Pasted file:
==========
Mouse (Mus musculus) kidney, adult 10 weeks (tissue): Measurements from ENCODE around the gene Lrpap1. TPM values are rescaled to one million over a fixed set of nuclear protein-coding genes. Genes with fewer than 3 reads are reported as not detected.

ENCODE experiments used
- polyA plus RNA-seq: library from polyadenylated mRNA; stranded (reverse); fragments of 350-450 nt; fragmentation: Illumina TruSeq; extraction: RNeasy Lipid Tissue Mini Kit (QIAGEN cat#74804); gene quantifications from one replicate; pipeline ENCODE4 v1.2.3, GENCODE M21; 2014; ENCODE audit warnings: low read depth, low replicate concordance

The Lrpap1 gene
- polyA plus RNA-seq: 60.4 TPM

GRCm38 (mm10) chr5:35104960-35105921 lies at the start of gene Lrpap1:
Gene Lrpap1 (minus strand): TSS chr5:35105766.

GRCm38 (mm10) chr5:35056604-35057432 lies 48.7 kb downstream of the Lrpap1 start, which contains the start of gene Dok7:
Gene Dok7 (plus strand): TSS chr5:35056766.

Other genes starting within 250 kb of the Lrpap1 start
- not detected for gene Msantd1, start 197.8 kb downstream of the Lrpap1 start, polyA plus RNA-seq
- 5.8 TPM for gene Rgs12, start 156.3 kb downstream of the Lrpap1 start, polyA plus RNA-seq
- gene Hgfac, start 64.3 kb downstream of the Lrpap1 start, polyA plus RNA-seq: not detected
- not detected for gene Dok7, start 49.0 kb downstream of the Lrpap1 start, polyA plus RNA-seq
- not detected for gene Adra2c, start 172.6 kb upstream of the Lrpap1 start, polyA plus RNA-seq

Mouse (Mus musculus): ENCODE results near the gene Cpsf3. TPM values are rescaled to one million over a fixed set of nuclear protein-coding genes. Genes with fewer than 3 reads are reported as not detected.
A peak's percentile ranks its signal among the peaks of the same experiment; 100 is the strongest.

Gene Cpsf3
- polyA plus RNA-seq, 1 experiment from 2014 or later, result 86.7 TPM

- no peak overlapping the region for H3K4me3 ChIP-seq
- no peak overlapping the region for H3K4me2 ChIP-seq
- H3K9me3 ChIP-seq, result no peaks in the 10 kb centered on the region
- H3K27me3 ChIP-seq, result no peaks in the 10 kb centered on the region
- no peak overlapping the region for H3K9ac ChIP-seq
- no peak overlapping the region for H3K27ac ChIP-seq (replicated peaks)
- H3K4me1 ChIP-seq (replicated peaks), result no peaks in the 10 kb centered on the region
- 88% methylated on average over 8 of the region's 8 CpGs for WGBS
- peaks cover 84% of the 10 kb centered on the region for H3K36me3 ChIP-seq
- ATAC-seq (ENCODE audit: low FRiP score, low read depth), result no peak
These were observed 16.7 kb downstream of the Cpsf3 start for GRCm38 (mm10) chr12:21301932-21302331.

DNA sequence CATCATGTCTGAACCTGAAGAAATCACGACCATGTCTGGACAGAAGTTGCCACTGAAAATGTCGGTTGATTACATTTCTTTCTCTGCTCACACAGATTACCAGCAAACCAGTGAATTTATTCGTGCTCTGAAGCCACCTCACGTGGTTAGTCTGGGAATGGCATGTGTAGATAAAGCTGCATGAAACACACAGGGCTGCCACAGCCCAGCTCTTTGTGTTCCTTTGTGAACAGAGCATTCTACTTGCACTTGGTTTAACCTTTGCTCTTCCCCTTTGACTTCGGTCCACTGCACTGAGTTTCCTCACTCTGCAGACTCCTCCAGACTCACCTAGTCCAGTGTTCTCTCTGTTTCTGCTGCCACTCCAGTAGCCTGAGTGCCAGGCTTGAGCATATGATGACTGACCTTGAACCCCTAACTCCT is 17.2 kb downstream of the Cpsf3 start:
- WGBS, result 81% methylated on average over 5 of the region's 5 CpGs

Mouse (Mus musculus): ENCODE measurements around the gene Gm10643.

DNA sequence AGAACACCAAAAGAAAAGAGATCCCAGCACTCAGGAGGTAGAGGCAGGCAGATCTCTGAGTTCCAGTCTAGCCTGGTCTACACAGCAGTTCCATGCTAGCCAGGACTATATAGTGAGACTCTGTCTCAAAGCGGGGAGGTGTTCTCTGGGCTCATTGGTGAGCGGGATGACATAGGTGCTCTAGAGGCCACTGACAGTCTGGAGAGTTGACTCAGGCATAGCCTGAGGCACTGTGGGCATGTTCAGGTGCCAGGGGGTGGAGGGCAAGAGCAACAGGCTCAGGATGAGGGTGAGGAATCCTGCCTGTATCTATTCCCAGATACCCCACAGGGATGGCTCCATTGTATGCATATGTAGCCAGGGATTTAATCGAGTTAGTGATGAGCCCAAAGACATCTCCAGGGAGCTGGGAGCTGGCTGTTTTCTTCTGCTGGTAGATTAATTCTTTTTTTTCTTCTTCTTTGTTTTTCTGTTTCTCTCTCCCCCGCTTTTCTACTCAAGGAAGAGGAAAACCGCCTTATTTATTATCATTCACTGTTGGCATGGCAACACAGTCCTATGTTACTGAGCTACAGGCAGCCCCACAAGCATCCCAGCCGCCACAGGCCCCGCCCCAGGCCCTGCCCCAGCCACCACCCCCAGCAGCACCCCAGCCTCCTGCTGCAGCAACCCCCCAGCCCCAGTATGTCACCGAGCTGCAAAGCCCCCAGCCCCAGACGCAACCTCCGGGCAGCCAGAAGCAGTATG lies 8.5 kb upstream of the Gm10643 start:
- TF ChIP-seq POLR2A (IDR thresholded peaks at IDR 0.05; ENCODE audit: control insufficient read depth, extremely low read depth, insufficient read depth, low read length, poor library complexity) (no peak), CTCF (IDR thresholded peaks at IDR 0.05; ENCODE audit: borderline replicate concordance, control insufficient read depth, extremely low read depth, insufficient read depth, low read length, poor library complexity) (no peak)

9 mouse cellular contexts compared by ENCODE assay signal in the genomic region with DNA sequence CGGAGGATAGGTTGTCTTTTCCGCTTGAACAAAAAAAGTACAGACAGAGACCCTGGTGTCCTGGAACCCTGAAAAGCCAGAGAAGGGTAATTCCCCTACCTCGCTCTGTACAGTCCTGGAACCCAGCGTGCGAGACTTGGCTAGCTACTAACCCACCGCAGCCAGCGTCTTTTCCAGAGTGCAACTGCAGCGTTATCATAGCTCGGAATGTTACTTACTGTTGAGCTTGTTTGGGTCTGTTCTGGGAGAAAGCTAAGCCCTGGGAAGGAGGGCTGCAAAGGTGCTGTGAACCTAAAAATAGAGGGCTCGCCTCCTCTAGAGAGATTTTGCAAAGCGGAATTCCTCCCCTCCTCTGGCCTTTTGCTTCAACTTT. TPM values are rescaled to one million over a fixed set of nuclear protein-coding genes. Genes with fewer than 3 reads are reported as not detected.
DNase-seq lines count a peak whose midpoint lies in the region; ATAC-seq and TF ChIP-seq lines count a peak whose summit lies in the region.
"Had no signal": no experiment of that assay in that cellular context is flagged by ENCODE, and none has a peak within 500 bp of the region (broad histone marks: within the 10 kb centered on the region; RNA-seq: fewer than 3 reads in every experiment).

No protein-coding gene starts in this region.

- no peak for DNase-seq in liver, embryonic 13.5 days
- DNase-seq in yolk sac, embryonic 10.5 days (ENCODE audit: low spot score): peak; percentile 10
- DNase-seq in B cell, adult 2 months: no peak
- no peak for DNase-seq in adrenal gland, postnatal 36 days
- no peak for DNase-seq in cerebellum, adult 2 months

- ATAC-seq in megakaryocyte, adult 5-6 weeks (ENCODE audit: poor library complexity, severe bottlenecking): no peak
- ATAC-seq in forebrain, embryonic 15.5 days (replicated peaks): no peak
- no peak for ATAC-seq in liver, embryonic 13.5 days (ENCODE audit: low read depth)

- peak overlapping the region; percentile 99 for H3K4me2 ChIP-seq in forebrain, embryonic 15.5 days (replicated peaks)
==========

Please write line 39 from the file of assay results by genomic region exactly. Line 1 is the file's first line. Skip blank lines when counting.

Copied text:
No protein-coding gene starts in this region.